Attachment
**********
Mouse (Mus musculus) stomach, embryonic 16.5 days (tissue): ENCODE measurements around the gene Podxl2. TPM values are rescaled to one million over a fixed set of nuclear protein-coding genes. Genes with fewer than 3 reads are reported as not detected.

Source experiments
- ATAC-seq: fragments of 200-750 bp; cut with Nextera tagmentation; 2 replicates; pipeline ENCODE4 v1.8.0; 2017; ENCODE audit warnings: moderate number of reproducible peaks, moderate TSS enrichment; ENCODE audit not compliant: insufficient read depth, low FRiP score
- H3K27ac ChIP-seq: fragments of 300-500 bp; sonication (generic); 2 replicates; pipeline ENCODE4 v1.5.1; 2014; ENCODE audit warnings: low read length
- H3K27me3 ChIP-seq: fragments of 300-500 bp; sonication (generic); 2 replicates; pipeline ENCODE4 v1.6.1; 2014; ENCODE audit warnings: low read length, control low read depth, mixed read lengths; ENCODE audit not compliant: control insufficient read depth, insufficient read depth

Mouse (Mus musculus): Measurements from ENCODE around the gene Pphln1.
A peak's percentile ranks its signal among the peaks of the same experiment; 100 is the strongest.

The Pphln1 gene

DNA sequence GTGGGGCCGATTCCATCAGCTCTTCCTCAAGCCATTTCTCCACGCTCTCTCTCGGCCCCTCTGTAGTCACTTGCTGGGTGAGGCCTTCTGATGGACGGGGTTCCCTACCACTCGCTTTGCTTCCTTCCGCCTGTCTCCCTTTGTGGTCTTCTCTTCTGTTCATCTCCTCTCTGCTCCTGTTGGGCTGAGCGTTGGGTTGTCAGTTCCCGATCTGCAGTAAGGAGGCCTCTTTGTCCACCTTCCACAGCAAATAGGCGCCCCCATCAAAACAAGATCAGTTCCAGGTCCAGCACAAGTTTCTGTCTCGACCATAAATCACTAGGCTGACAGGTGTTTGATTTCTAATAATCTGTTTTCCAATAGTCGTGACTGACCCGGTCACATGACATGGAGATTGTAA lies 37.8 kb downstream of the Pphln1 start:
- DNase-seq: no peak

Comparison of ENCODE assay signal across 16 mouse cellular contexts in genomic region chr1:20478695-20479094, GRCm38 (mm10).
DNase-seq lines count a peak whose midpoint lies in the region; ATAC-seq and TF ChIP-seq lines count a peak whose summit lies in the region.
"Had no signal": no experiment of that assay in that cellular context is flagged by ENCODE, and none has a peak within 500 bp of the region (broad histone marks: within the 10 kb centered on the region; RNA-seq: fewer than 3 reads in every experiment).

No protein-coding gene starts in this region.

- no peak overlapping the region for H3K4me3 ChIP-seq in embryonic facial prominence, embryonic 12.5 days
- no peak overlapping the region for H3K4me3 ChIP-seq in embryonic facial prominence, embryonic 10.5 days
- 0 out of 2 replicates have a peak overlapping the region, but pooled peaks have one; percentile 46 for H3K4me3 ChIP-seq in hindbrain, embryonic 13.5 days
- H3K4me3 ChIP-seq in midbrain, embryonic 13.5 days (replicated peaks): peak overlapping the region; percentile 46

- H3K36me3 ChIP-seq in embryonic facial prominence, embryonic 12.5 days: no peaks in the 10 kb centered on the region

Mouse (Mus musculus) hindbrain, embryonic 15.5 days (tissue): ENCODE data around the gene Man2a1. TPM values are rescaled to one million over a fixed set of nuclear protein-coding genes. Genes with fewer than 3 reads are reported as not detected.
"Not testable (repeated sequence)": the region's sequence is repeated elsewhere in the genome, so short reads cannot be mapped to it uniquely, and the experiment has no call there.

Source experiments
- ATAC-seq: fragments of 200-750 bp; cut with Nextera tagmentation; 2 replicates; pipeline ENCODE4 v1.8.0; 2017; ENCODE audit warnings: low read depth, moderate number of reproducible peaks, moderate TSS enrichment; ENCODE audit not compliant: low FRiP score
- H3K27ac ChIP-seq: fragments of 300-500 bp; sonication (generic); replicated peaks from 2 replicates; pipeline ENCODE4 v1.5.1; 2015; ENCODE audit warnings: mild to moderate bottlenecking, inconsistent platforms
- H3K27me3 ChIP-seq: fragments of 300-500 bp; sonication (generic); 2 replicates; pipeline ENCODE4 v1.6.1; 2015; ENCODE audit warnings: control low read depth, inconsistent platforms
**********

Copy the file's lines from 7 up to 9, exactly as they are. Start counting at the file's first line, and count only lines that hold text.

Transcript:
A peak's percentile ranks its signal among the peaks of the same experiment; 100 is the strongest.

The Pphln1 gene

DNA sequence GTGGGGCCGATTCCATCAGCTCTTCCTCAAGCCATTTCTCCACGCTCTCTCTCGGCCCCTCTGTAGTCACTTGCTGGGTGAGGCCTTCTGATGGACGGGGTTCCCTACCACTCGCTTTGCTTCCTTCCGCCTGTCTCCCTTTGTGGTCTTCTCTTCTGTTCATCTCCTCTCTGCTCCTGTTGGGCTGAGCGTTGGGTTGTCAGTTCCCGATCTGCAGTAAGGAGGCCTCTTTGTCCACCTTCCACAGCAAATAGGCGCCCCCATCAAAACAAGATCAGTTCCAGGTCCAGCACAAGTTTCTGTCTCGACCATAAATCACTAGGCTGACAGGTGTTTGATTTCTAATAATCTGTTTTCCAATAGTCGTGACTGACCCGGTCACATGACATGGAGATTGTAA lies 37.8 kb downstream of the Pphln1 start: